January 21, 2019
Professionals spend two hours a week in pointless meetings, which will add up to over $541bn worth of resource around the world in 2019. That is the main claim in a new report from Doodle. The State of Meetings Report 2019, calls on proprietary data from the firm alongside new research conducted with 6,528 professionals in the UK, Germany and the USA. The report claims to be a comprehensive look at the time taken up by cancelled or unnecessary meetings, inefficient ways of working and preferred methods of meeting and features expert comment from organisational academics and psychologists.
Key findings include:
- Professionals spend 2 hours a week in pointless meetings, which will add up to over $541bn worth of resource in 2019
- The average professional spends three hours a week in meetings – making two thirds of all meetings unnecessary or a waste of time
- Cumulatively, 24bn hours will be lost to pointless meetings in the next year
- More than a third (37%) of professionals consider unnecessary meetings to be the biggest cost to their organisation
- 76% of professionals prefer face to face meetings to calls or video chats
- Mornings are overwhelmingly the best time to hold a meeting – with 70% of professionals preferring meetings between 8am and 12pm
How poorly organised meetings affect the bottom line
Poorly organised meetings cost companies a huge amount in time and money every year. Professionals in the UK, Germany and USA spend two hours every week in pointless meetings, adding up to 13 days over the course of a year. The average professional has three meetings each week, with an average duration of one hour per meeting. Proportionally – professionals feel that two thirds of the meetings they attend are unnecessary.
The cost of poorly organised meetings is most keenly felt in Switzerland, where 46% of professionals see this as the biggest cost to their organisation, compared to 40% in the UK, 38% in Germany and 34% in the USA. Doodle also calculated the cumulative yearly cost, in time and hours, to companies in the countries surveyed:
Delving deeper into the specific personal impact, over a quarter (26%) stated that poorly organised meetings impacted their client relationships, while others feel they create confusion in the workplace (43%), and impact their ability to actually do their work (44%).
Supporting this is the finding that a third (33%) of professionals find themselves unable to contribute to most of the meetings they attend – suggesting over-invitation is a major waste of time at work.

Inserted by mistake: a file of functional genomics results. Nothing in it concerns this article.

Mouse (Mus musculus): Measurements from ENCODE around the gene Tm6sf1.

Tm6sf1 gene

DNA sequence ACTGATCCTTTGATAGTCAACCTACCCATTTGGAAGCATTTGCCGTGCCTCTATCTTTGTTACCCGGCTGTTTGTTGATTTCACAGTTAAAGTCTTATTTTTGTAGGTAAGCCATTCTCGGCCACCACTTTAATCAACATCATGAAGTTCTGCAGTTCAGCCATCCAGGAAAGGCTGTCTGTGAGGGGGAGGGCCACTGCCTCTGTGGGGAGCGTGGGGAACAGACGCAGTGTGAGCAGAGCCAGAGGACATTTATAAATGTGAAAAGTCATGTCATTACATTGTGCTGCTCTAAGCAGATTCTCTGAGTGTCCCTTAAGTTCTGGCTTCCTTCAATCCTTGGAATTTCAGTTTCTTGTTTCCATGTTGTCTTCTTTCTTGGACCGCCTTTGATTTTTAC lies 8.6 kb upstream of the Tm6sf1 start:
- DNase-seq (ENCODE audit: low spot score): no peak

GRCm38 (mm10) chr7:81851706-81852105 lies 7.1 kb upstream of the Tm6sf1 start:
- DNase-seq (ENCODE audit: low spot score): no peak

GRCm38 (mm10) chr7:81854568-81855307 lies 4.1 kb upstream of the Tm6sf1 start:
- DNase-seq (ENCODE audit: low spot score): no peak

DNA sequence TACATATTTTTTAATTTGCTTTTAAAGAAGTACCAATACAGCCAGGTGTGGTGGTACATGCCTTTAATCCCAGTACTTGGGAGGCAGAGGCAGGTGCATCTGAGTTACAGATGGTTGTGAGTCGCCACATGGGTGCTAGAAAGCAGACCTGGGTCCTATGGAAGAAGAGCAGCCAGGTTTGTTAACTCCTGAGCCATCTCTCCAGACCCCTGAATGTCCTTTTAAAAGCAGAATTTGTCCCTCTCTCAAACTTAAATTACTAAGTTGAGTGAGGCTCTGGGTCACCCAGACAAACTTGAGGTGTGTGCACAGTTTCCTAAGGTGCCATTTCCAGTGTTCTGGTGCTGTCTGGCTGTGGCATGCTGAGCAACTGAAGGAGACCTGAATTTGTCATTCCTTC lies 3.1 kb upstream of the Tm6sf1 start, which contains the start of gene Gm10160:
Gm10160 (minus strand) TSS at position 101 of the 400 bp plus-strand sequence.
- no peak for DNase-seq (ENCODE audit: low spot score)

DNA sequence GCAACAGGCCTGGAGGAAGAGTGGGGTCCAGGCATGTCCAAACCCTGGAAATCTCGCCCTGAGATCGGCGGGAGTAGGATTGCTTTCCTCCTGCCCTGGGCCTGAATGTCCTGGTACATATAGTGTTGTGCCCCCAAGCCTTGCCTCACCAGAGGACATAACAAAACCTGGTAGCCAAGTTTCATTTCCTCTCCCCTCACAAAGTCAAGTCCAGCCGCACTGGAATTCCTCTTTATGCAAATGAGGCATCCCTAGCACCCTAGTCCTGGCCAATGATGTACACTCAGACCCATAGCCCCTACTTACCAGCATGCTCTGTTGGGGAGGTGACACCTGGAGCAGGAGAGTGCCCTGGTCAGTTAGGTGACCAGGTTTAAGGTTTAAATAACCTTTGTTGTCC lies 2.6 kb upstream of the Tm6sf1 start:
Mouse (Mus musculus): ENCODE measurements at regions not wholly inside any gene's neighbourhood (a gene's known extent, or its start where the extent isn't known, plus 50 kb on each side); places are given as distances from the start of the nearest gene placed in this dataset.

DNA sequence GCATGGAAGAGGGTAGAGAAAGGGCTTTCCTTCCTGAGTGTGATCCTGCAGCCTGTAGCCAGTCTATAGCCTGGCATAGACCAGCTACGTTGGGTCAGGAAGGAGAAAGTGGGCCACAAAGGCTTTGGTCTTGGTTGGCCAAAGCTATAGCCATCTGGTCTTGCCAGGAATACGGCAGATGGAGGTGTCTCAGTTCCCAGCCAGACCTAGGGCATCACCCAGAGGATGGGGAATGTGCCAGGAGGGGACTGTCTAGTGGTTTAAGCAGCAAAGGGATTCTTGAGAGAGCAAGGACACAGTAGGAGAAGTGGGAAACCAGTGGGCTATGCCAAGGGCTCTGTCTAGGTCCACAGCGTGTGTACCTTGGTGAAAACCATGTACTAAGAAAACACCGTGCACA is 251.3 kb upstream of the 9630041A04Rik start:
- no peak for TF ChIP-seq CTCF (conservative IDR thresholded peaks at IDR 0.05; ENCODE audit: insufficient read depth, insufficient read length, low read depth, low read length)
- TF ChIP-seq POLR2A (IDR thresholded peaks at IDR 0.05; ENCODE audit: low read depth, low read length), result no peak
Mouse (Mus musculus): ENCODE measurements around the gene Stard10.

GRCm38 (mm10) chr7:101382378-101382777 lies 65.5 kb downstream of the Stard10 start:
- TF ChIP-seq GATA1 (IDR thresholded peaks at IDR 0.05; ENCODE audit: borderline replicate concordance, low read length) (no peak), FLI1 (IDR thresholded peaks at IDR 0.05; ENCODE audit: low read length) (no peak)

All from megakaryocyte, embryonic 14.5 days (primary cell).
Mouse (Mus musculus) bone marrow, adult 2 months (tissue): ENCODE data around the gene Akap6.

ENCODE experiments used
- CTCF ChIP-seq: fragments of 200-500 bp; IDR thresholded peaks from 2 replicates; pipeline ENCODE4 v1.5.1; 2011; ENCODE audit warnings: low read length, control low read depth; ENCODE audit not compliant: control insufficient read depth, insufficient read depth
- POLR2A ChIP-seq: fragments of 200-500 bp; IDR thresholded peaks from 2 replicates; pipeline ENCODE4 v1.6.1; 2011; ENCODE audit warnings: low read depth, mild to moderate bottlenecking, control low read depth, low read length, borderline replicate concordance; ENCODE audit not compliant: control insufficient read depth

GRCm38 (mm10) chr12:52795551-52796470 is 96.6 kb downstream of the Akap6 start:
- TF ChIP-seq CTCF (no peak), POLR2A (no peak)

Doodle analysed over 19 million meeting requests and responses to determine the average length of time it takes someone to respond to a meeting invite, identifying the most and least efficient countries at scheduling meetings:
- Most efficient:
- Italy – 5 hours 24 minutes
- Poland – 5 hours 30 minutes
- Israel – 5 hours 48 minutes
- Least efficient:
- Sweden – 10 hours 18 minutes
- Switzerland – 10 hours 30 minutes
- France – 10 hours 45 minutes
Face to Face is best
Despite technology giving us the ability to join meetings anywhere in the world, face to face meetings are still clearly our preferred meeting method.
76% of professionals surveyed named this as their favoured format, with other methods scoring low:
- Conference calls – 7%
- Video calls – 5%
- Instant-messaging – 4%
When asked about the benefits of face to face meetings, respondents were clear about definite benefits of meeting in person:
- 95% of professionals also feel that meeting in person was an effective way of building relationships at work
- less than half (47%) said the same about instant messaging
What makes a good, or bad meeting?
Respondents were also quizzed about what makes a good, or bad meeting, with the results showing that clear organisation is essential for a good meeting, while distracting or inefficient behaviour derails meetings:
What makes for a good meeting?
- Setting clear objectives – 72%
- Setting a clear agenda – 67%
- Not having too many people in the room – 35%
What makes a bad meeting?
- People taking phone calls or texting during meetings – 55%
- Participants interrupting each other – 50%
- People not listening to the contributions of others – 49%
- People arriving late or leaving early – 49%
- People talking about nothing for long periods of time – 46%